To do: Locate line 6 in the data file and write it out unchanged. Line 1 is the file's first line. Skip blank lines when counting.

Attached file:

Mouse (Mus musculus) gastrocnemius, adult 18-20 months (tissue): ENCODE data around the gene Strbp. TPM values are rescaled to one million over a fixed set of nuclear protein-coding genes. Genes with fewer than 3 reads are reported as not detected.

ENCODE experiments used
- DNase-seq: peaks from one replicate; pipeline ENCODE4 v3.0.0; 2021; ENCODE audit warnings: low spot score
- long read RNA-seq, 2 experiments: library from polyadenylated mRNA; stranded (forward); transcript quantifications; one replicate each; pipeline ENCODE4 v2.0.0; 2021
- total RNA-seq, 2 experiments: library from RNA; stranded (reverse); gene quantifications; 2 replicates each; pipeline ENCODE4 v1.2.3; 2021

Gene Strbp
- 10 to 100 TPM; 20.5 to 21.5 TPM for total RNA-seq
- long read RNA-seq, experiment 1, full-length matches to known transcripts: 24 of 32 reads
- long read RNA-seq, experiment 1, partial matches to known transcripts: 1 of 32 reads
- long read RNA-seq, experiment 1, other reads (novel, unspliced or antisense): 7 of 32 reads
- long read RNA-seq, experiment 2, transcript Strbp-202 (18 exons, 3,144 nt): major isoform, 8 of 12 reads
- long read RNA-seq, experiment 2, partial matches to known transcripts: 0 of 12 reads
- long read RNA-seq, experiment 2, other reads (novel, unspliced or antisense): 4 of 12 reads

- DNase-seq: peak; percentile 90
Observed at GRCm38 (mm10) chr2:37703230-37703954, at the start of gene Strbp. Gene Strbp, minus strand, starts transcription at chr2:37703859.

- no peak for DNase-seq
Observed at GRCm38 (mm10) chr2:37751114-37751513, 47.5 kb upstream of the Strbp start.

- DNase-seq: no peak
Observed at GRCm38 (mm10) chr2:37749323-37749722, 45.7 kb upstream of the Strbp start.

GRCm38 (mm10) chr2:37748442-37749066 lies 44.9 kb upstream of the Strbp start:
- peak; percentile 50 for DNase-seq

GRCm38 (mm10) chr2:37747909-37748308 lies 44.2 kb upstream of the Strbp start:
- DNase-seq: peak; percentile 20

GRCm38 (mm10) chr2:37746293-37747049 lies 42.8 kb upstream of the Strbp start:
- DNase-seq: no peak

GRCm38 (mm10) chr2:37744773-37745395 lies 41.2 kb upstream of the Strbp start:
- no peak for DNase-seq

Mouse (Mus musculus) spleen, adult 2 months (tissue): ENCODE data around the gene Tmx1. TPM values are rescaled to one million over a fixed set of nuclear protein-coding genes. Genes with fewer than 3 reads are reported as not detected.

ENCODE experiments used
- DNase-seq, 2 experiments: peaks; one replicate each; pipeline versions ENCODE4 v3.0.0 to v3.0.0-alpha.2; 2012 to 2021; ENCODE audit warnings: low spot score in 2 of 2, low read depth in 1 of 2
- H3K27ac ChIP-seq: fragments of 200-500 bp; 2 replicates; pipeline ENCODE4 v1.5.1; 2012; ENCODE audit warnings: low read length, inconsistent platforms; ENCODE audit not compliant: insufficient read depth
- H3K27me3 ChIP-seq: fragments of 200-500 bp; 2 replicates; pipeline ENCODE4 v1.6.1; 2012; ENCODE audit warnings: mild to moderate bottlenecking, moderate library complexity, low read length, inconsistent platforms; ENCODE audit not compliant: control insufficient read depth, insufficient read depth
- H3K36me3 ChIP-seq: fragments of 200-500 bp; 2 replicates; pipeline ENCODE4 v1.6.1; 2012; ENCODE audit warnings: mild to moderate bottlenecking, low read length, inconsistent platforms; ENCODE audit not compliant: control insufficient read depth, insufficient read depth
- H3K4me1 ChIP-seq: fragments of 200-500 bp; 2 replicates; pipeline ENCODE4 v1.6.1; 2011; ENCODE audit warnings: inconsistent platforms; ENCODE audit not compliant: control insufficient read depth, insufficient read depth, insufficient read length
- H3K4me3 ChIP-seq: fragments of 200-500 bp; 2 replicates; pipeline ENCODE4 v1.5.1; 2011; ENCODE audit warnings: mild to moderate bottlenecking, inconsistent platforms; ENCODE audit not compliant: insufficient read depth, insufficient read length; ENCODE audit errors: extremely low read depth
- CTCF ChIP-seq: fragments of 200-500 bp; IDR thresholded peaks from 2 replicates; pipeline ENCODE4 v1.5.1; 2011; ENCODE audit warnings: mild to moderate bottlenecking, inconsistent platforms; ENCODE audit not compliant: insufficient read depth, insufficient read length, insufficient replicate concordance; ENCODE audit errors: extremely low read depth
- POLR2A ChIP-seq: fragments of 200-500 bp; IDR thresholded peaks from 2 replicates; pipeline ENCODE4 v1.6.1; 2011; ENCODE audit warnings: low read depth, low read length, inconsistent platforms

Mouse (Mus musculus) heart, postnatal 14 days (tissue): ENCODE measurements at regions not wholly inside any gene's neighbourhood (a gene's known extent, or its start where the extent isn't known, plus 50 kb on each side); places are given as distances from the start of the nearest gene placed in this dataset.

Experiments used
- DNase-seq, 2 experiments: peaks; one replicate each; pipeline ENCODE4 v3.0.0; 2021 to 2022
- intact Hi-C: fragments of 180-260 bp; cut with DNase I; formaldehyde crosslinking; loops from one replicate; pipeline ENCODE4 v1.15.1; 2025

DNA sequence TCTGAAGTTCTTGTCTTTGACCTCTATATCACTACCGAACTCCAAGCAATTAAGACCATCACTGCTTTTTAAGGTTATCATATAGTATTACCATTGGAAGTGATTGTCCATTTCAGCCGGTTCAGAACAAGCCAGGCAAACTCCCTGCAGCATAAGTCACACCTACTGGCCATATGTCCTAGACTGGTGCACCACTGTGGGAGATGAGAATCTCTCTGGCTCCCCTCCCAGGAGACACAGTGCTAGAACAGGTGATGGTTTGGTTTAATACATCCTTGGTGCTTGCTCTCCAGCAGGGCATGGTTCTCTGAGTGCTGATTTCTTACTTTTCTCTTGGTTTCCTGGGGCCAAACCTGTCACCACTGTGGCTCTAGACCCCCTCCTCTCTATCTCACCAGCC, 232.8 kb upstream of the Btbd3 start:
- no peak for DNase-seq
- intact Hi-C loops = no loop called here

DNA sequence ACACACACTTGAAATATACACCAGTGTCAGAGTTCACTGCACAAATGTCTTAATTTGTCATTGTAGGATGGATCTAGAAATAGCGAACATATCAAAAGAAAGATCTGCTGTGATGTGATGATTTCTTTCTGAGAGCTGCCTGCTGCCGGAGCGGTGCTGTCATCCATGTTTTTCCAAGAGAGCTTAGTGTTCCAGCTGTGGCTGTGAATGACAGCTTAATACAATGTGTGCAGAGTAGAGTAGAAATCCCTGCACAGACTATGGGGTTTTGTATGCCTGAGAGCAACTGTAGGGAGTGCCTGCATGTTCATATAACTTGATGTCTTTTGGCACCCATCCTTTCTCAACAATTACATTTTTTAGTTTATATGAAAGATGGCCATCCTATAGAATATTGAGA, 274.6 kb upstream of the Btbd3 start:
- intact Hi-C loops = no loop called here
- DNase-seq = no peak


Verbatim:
Gene Strbp